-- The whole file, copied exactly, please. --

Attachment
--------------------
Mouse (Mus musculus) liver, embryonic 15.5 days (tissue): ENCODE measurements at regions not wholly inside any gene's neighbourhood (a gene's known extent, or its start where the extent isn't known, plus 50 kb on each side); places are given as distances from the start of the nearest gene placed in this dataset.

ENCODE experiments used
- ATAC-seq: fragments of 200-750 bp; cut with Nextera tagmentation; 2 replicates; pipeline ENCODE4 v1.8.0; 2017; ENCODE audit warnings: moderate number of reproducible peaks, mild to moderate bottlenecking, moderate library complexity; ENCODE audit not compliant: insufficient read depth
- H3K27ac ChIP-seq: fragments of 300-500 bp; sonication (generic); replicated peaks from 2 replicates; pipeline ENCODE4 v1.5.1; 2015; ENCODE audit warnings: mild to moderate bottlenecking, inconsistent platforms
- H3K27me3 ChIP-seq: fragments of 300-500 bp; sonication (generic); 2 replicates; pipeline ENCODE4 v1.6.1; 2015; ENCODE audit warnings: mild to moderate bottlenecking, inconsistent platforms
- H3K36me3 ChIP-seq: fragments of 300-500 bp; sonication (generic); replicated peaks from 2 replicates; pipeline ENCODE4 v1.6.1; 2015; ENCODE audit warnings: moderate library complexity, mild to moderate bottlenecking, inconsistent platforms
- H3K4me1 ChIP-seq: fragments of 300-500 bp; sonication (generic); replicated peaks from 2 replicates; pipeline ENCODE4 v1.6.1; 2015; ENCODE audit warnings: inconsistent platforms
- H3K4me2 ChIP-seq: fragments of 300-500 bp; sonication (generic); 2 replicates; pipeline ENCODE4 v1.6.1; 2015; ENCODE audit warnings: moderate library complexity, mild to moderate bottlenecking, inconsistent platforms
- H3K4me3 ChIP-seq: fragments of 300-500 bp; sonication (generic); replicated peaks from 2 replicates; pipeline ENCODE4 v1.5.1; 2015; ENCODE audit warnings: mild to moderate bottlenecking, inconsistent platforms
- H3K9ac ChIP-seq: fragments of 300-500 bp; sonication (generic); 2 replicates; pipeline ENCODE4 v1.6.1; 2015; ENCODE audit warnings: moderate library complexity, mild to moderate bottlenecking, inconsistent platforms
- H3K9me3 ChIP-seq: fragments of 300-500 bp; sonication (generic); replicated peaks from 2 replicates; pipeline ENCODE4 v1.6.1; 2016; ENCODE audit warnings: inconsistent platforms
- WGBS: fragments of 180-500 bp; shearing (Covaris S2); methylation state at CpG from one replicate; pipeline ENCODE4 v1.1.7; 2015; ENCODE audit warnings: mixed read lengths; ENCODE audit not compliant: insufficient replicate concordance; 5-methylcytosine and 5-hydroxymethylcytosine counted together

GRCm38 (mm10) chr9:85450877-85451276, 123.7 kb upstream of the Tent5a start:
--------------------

Mouse (Mus musculus) liver, embryonic 15.5 days (tissue): ENCODE measurements at regions not wholly inside any gene's neighbourhood (a gene's known extent, or its start where the extent isn't known, plus 50 kb on each side); places are given as distances from the start of the nearest gene placed in this dataset.

ENCODE experiments used
- ATAC-seq: fragments of 200-750 bp; cut with Nextera tagmentation; 2 replicates; pipeline ENCODE4 v1.8.0; 2017; ENCODE audit warnings: moderate number of reproducible peaks, mild to moderate bottlenecking, moderate library complexity; ENCODE audit not compliant: insufficient read depth
- H3K27ac ChIP-seq: fragments of 300-500 bp; sonication (generic); replicated peaks from 2 replicates; pipeline ENCODE4 v1.5.1; 2015; ENCODE audit warnings: mild to moderate bottlenecking, inconsistent platforms
- H3K27me3 ChIP-seq: fragments of 300-500 bp; sonication (generic); 2 replicates; pipeline ENCODE4 v1.6.1; 2015; ENCODE audit warnings: mild to moderate bottlenecking, inconsistent platforms
- H3K36me3 ChIP-seq: fragments of 300-500 bp; sonication (generic); replicated peaks from 2 replicates; pipeline ENCODE4 v1.6.1; 2015; ENCODE audit warnings: moderate library complexity, mild to moderate bottlenecking, inconsistent platforms
- H3K4me1 ChIP-seq: fragments of 300-500 bp; sonication (generic); replicated peaks from 2 replicates; pipeline ENCODE4 v1.6.1; 2015; ENCODE audit warnings: inconsistent platforms
- H3K4me2 ChIP-seq: fragments of 300-500 bp; sonication (generic); 2 replicates; pipeline ENCODE4 v1.6.1; 2015; ENCODE audit warnings: moderate library complexity, mild to moderate bottlenecking, inconsistent platforms
- H3K4me3 ChIP-seq: fragments of 300-500 bp; sonication (generic); replicated peaks from 2 replicates; pipeline ENCODE4 v1.5.1; 2015; ENCODE audit warnings: mild to moderate bottlenecking, inconsistent platforms
- H3K9ac ChIP-seq: fragments of 300-500 bp; sonication (generic); 2 replicates; pipeline ENCODE4 v1.6.1; 2015; ENCODE audit warnings: moderate library complexity, mild to moderate bottlenecking, inconsistent platforms
- H3K9me3 ChIP-seq: fragments of 300-500 bp; sonication (generic); replicated peaks from 2 replicates; pipeline ENCODE4 v1.6.1; 2016; ENCODE audit warnings: inconsistent platforms
- WGBS: fragments of 180-500 bp; shearing (Covaris S2); methylation state at CpG from one replicate; pipeline ENCODE4 v1.1.7; 2015; ENCODE audit warnings: mixed read lengths; ENCODE audit not compliant: insufficient replicate concordance; 5-methylcytosine and 5-hydroxymethylcytosine counted together

GRCm38 (mm10) chr9:85450877-85451276, 123.7 kb upstream of the Tent5a start: